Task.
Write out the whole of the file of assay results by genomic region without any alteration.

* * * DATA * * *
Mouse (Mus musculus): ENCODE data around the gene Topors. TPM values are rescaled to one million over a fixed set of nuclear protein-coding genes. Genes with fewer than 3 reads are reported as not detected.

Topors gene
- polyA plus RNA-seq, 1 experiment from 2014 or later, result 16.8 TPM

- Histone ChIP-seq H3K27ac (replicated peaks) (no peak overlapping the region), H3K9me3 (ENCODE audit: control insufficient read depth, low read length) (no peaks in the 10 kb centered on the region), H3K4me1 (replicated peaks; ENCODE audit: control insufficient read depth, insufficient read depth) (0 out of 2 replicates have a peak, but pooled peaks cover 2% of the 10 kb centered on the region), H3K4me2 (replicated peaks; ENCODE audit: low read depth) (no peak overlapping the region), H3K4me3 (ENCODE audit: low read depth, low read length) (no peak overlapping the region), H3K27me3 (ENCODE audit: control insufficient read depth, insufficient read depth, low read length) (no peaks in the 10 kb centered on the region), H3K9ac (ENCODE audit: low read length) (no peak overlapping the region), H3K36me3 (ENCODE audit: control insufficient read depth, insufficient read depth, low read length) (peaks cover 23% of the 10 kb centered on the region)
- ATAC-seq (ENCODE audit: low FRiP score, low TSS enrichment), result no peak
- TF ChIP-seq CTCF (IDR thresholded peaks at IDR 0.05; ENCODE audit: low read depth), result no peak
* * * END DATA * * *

Mouse (Mus musculus): ENCODE data around the gene Topors. TPM values are rescaled to one million over a fixed set of nuclear protein-coding genes. Genes with fewer than 3 reads are reported as not detected.

Topors gene
- polyA plus RNA-seq, 1 experiment from 2014 or later, result 16.8 TPM

- Histone ChIP-seq H3K27ac (replicated peaks) (no peak overlapping the region), H3K9me3 (ENCODE audit: control insufficient read depth, low read length) (no peaks in the 10 kb centered on the region), H3K4me1 (replicated peaks; ENCODE audit: control insufficient read depth, insufficient read depth) (0 out of 2 replicates have a peak, but pooled peaks cover 2% of the 10 kb centered on the region), H3K4me2 (replicated peaks; ENCODE audit: low read depth) (no peak overlapping the region), H3K4me3 (ENCODE audit: low read depth, low read length) (no peak overlapping the region), H3K27me3 (ENCODE audit: control insufficient read depth, insufficient read depth, low read length) (no peaks in the 10 kb centered on the region), H3K9ac (ENCODE audit: low read length) (no peak overlapping the region), H3K36me3 (ENCODE audit: control insufficient read depth, insufficient read depth, low read length) (peaks cover 23% of the 10 kb centered on the region)
- ATAC-seq (ENCODE audit: low FRiP score, low TSS enrichment), result no peak
- TF ChIP-seq CTCF (IDR thresholded peaks at IDR 0.05; ENCODE audit: low read depth), result no peak